Opinion: Will We Get Due Process for Sexual Assault on Campus?

Alex Skelley

It’s Christmas time again, and due process for those accused of sexual assault on campus may be under the Christmas tree this year. But on the list for two US Senators is something different; it is the withdrawal of important rules pertaining to due process for sexual assault on campus. How bad is this? Honestly pretty bad.


On Wednesday the 29th, two Democratic senators called for for the withdrawal of new rules dealing with sexual assault investigations of college campuses. The new rules were proposed by Department of Education Secretary Betsy DeVos, and would require due process and organization in these investigations. Critics of these new rules have called them a step in a wrong direction that would bring us back to a time when female victims had nowhere to turn.


These new rules would also do many other things. They would require a high standard of proof to be met before people accused of sexual assault can be expelled. That is to avoid falsely accused students from getting their athletic or academic career ruined. They would require all parties to be provided with all the evidence that will be used or presented in hearings, as well as a form of cross-examination. This is due to the fact that schools would often withhold evidence that could disprove an allegation.


Others who spoke out against the rules had many other claims for why the rules are bad. A few people claimed that the rules prevented them from punishing the accused. If you ask me, punishment should be for those proven guilty though, and not the accused. One student at a press conference recounted her story: “In the months following my assault, my grades steadily dropped. I was forced to see him every time I went to class.”


So are these rules terrible? A step in the wrong direction? Totally! I mean how dare people ask for due process, or to be assumed innocent until proven guilty, or to ask for a higher standard of proof, or even to be given access to all evidence in the case.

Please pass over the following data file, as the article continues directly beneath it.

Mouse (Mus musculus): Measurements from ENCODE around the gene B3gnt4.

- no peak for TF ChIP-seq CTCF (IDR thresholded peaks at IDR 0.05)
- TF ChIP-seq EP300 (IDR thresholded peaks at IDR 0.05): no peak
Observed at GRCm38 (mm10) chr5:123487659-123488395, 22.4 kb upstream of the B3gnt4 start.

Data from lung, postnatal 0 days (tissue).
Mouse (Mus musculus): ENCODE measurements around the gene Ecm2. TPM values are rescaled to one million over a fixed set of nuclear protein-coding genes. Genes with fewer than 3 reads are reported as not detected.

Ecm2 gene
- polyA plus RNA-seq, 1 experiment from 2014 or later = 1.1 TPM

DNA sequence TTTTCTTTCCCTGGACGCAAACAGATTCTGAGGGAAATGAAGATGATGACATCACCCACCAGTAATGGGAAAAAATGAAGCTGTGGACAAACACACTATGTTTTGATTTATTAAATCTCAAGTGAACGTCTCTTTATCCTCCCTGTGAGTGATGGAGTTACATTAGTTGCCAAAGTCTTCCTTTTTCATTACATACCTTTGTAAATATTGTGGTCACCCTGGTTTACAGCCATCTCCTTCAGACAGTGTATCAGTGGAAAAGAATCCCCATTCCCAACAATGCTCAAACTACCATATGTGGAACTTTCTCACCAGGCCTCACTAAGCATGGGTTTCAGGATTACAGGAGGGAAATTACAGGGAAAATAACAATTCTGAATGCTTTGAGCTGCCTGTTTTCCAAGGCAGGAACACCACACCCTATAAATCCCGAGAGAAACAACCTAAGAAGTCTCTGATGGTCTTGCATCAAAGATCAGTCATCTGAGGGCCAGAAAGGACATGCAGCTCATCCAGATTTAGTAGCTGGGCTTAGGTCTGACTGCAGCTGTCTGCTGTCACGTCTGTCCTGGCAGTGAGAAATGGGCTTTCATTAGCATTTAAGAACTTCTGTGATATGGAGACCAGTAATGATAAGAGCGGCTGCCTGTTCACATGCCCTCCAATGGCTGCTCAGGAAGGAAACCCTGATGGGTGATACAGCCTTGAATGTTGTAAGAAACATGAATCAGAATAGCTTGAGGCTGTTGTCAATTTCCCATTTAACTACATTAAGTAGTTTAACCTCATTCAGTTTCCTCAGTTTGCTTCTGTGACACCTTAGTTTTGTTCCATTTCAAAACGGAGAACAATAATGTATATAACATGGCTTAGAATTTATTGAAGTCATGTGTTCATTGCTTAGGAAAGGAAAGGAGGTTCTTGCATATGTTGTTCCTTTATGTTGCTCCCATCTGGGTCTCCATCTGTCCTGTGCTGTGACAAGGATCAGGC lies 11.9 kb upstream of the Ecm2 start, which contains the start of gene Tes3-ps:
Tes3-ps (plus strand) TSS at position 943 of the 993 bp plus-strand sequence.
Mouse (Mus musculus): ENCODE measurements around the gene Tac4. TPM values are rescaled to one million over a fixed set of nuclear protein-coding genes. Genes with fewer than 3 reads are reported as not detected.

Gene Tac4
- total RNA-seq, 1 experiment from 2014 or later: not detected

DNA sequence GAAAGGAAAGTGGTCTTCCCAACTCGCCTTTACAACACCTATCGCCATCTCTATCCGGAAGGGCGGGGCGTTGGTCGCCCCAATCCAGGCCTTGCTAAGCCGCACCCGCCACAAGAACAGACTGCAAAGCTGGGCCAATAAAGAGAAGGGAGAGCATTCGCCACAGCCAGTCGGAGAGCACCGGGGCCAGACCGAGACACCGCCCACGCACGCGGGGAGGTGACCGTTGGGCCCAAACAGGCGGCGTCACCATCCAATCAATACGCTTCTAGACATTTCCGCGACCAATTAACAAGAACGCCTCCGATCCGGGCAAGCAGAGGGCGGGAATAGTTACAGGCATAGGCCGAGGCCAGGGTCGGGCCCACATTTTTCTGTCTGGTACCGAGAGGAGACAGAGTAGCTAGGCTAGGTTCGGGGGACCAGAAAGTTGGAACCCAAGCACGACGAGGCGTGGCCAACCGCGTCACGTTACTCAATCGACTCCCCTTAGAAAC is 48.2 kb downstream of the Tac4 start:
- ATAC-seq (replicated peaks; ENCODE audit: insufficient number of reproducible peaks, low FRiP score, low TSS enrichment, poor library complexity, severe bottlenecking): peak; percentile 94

These are the new rules that people are complaining about– rules that are meant to make sure the process is fair, and doesn’t lead to wrongful punishment. There have been many cases where young men’s lives were ruined by allegations that turned out to be false, just because there was nothing in the rules to ensure a fair process. Just to name a few high profile cases of this: 2006 Duke Lacrosse Hoax, 2013 Columbia University Mattress Girl Case, and the 2014 UVA Rape Hoax. The new rules would prevent stuff like this from happening.


It is an atrocity that elected US Senators are so shamelessly attacking these new rules. The problem is that they adhere to the #MeToo standard of believing all women, and not the idea of presumption of innocence until proven guilty for both sexes. 


While the #MeToo movement has had good intentions, it’s turned into a movement that supports believing all women, no matter what, without the proper evidence needed. It has thrown out the idea of due process in exchange for a mob rule. If a girl claims she was attacked, she’s heralded as a brave hero, while the accused has his life ruined, even if he didn’t do it.


The popularity of the movement is on the way down, and the reasons are evident, as I stated above. If the # MeToo movement was to reform in a sense to where they call for justice for rape victims, but also push for the respect of due process and presumption of innocence, it would make to movement more popular with better effects.


It is important that we implement these rules. I, along with almost everyone in the country, am against rape. Also, I  believe that it is imperative to have protection and a fair process to make sure people who commit these acts do get punished, but the ones who are falsely accused do not. Keeping the old rules would be destructive and unfair. I think that almost all of us can agree on the fact that rapists should be punished, and the innocent shouldn’t, so let’s put it into practice and let these rules stand.